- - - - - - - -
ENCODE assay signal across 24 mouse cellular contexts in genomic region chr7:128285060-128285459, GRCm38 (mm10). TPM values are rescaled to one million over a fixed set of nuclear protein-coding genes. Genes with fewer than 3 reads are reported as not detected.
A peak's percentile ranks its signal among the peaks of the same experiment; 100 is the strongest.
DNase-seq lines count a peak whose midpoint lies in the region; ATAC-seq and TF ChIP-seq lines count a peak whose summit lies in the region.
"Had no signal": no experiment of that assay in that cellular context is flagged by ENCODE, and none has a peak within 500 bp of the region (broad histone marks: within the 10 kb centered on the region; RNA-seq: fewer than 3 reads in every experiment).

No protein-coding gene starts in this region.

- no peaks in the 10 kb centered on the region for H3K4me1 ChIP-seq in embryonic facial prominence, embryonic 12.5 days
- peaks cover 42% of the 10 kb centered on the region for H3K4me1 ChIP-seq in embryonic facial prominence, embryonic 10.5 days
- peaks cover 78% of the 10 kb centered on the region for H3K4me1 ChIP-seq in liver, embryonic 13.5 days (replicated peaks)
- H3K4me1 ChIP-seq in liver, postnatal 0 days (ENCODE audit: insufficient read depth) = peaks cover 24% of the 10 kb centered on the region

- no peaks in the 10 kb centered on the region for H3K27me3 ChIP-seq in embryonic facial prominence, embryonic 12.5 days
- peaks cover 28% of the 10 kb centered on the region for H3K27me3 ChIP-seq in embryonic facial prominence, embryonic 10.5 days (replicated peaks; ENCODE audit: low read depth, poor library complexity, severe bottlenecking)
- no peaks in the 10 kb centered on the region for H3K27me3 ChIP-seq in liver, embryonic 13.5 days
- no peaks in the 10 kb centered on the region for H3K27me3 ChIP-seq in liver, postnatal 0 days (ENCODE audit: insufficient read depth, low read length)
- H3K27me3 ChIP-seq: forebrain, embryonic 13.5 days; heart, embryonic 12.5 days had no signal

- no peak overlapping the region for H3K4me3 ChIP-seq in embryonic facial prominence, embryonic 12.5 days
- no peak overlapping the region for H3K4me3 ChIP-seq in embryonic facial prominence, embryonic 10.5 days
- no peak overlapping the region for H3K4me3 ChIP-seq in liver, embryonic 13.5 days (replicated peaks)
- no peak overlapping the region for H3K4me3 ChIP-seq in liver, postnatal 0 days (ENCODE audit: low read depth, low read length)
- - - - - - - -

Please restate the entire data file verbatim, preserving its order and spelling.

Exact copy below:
ENCODE assay signal across 24 mouse cellular contexts in genomic region chr7:128285060-128285459, GRCm38 (mm10). TPM values are rescaled to one million over a fixed set of nuclear protein-coding genes. Genes with fewer than 3 reads are reported as not detected.
A peak's percentile ranks its signal among the peaks of the same experiment; 100 is the strongest.
DNase-seq lines count a peak whose midpoint lies in the region; ATAC-seq and TF ChIP-seq lines count a peak whose summit lies in the region.
"Had no signal": no experiment of that assay in that cellular context is flagged by ENCODE, and none has a peak within 500 bp of the region (broad histone marks: within the 10 kb centered on the region; RNA-seq: fewer than 3 reads in every experiment).

No protein-coding gene starts in this region.

- no peaks in the 10 kb centered on the region for H3K4me1 ChIP-seq in embryonic facial prominence, embryonic 12.5 days
- peaks cover 42% of the 10 kb centered on the region for H3K4me1 ChIP-seq in embryonic facial prominence, embryonic 10.5 days
- peaks cover 78% of the 10 kb centered on the region for H3K4me1 ChIP-seq in liver, embryonic 13.5 days (replicated peaks)
- H3K4me1 ChIP-seq in liver, postnatal 0 days (ENCODE audit: insufficient read depth) = peaks cover 24% of the 10 kb centered on the region

- no peaks in the 10 kb centered on the region for H3K27me3 ChIP-seq in embryonic facial prominence, embryonic 12.5 days
- peaks cover 28% of the 10 kb centered on the region for H3K27me3 ChIP-seq in embryonic facial prominence, embryonic 10.5 days (replicated peaks; ENCODE audit: low read depth, poor library complexity, severe bottlenecking)
- no peaks in the 10 kb centered on the region for H3K27me3 ChIP-seq in liver, embryonic 13.5 days
- no peaks in the 10 kb centered on the region for H3K27me3 ChIP-seq in liver, postnatal 0 days (ENCODE audit: insufficient read depth, low read length)
- H3K27me3 ChIP-seq: forebrain, embryonic 13.5 days; heart, embryonic 12.5 days had no signal

- no peak overlapping the region for H3K4me3 ChIP-seq in embryonic facial prominence, embryonic 12.5 days
- no peak overlapping the region for H3K4me3 ChIP-seq in embryonic facial prominence, embryonic 10.5 days
- no peak overlapping the region for H3K4me3 ChIP-seq in liver, embryonic 13.5 days (replicated peaks)
- no peak overlapping the region for H3K4me3 ChIP-seq in liver, postnatal 0 days (ENCODE audit: low read depth, low read length)